5. If you have monitored your alcohol and your “wait” time before driving, you should have no fear of taking the official test requested by the police officer. Remember that breathalyzer tests ONLY show ALCOHOL results, but that blood test results or urine test results show ALL impairing substances. So, if asked for a breath test, be ready to submit, but request an independent test AFTER you have complied with the official forensic breath tests. You need to be able to pay for this blood testing, and (in some states) may need to locate a blood draw nurse, EMT, or phlebotomist.
  6. More and more states are obtaining forcible blood draws pursuant to the arresting officer seeking involuntary collection of blood under a judicial warrant. If you refuse a breathalyzer test in many states (California, Texas, Arizona, Georgia), your officer has the right under State law to compel blood via a search warrant request to a magistrate judge or other judicial officer.
  7. By following all other rules not incriminating yourself when being investigated by a law enforcement officer, you will increase your chances of giving your DUI lawyer the best chance to win your case. Remember, what comes out of your mouth in conversation is what convicts most people. Shut up! Name and address only. No conversation about anything else, especially how much you had to drink.


# of Drinks Consumed

Body Weight 1 2 3 4 5 6 7 8 9 10 11 12
100 lb. .038 .075 .113 .150 .188 .225 .263 .300 .338 .375 .413 .450
110 lb. .034 .066 .103 .137 .172 .207 .241 .275 .309 .344 .379 .412
120 lb. .031 .063 .094 .125 .156 .188 .219 .250 .281 .313 .344 .375
130 lb. .029 .058 .087 .116 .145 .174 .203 .232 .261 .290 .320 .348
140 lb. .027 .054 .080 .107 .134 .161 .188 .214 .241 .268 .295 .321
150 lb. .025 .050 .075 .100 .125 .151 .176 .201 .226 .251 .276 .301
160 lb. .023 .047 .070 .094 .117 .141 .164 .188 .211 .234 .258 .281
170 lb. .022 .045 .066 .088 .110 .132 .155 .178 .200 .221 .244 .265
180 lb. .021 .042 .063 .083 .104 .125 .146 .167 .188 .208 .229 .250
190 lb. .020 .040 .059 .079 .099 .119 .138 .158 .179 .198 .217 .237
200 lb. .019 .038 .056 .075 .094 .113 .131 .150 .169 .188 .206 .225
210 lb. .018 .036 .053 .071 .090 .107 .125 .143 .161 .179 .197 .215
220 lb. .017 .034 .051 .068 .085 .102 .119 .136 .153 .170 .188 .205
230 lb. .016 .032 .049 .065 .081 .098 .115 .130 .147 .163 .180 .196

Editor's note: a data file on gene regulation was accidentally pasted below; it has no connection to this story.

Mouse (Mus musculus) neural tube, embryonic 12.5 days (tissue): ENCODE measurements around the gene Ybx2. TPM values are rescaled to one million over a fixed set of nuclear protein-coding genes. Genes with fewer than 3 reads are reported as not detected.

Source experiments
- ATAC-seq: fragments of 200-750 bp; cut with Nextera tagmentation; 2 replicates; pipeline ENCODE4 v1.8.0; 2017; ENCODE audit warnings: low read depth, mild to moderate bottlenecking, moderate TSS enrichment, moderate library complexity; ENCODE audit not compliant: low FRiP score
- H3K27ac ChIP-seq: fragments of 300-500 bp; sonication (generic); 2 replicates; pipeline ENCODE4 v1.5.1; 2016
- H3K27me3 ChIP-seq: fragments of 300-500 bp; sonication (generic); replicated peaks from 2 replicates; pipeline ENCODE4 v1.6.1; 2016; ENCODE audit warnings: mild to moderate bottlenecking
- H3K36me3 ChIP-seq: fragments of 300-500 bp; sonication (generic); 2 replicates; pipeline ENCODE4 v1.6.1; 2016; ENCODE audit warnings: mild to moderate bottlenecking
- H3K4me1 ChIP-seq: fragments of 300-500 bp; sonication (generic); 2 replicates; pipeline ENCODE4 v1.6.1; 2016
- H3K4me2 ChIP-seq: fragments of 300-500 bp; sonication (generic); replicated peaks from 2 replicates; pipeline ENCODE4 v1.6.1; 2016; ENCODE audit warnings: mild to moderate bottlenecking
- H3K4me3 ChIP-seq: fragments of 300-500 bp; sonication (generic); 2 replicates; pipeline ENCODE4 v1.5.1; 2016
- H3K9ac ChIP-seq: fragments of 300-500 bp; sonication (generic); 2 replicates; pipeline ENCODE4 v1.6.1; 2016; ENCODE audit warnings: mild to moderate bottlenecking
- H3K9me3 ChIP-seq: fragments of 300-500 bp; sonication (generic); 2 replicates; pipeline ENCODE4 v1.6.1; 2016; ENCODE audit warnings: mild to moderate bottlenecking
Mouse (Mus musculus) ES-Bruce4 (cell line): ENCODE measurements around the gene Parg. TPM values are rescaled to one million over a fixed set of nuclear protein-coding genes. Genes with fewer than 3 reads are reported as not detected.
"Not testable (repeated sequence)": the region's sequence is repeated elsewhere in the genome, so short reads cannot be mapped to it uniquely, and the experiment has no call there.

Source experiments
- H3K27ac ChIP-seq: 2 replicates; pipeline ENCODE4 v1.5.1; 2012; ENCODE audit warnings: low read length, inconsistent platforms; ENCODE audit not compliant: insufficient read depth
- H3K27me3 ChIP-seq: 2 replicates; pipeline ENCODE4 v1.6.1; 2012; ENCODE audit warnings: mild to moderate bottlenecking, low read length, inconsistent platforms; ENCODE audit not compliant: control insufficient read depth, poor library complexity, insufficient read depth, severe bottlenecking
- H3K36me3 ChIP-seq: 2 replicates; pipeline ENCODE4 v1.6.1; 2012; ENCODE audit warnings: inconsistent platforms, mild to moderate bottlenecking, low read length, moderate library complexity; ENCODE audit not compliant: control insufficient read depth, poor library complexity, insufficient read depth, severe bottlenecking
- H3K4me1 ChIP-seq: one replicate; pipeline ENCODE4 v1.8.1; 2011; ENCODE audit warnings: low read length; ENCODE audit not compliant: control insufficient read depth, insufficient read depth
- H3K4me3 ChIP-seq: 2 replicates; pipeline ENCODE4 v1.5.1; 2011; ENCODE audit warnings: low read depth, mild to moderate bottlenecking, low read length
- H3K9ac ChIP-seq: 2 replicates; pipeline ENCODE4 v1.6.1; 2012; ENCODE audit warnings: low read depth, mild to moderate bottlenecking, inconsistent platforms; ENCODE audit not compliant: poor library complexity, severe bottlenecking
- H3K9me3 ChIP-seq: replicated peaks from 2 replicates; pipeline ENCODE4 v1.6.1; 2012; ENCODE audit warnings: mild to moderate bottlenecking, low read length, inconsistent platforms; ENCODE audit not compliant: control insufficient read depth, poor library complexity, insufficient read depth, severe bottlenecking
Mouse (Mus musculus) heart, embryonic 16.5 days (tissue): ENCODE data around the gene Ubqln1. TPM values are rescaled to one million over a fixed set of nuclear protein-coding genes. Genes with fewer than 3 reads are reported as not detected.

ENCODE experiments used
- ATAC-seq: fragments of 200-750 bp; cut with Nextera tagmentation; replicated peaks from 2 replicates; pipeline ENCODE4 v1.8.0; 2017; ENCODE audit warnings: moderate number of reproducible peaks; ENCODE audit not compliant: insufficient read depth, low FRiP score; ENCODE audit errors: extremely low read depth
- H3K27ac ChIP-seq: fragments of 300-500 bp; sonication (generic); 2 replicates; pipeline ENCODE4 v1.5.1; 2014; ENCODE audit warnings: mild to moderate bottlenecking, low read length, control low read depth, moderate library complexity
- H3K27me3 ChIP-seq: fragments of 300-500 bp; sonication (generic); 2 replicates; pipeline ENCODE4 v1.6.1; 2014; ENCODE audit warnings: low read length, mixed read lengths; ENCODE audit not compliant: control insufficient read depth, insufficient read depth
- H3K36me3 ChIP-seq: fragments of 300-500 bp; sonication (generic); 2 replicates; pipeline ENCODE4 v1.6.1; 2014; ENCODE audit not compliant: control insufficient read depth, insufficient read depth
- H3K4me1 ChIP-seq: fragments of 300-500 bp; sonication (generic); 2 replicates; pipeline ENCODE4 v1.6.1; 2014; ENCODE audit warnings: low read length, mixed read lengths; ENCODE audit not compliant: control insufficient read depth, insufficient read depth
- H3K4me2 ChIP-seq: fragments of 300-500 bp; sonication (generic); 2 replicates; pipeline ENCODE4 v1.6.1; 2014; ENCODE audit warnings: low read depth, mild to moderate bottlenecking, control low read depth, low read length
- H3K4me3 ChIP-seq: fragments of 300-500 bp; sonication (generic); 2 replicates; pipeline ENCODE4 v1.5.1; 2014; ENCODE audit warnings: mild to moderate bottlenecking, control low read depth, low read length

240 lb. .016 .031 .047 .063 .078 .094 .109 .125 .141 .156 .172 .188

Rate of Consumption

The rate at which you consume alcohol plays a large role in determining your BAC. Generally speaking, your body can process one serving of alcohol per hour. When you consume more than this, the excess alcohol saturates your blood and body tissue as it waits to be metabolized by your liver.  This is when you begin to feel the effects of intoxication.

Body Weight

Body weight also plays a large role in your ability to process alcohol. For example, a man who weighs 225 pounds will have a BAC around .039% after consuming two servings of alcohol, whereas a 150-pound man will have a BAC around .058% after consuming the same amount.

Men vs. Women

Men and women process alcohol differently due to many physiological factors. For example, women naturally have a smaller percentage of body water than men, which means that a man’s body will dilute more alcohol than a woman’s. Men naturally have more alcohol-processing liver enzymes than women, which allow men to metabolize alcohol at a quicker rate. Because of these and other physiological factors, a man and a woman of the same size will feel different effects from the same amount of alcohol.

Other Factors Affecting BAC

Multiple other factors can affect the rate at which your body metabolizes alcohol. Some of these factors include:

  • Body composition
  • Amount and type of food consumed prior to and during drinking
  • Prescription medication or drug use

Call and speak to one of our top DUI lawyers in your area to learn how to defend against high BAC test results. Our number is 844-832-6384, and we are here to help day or night.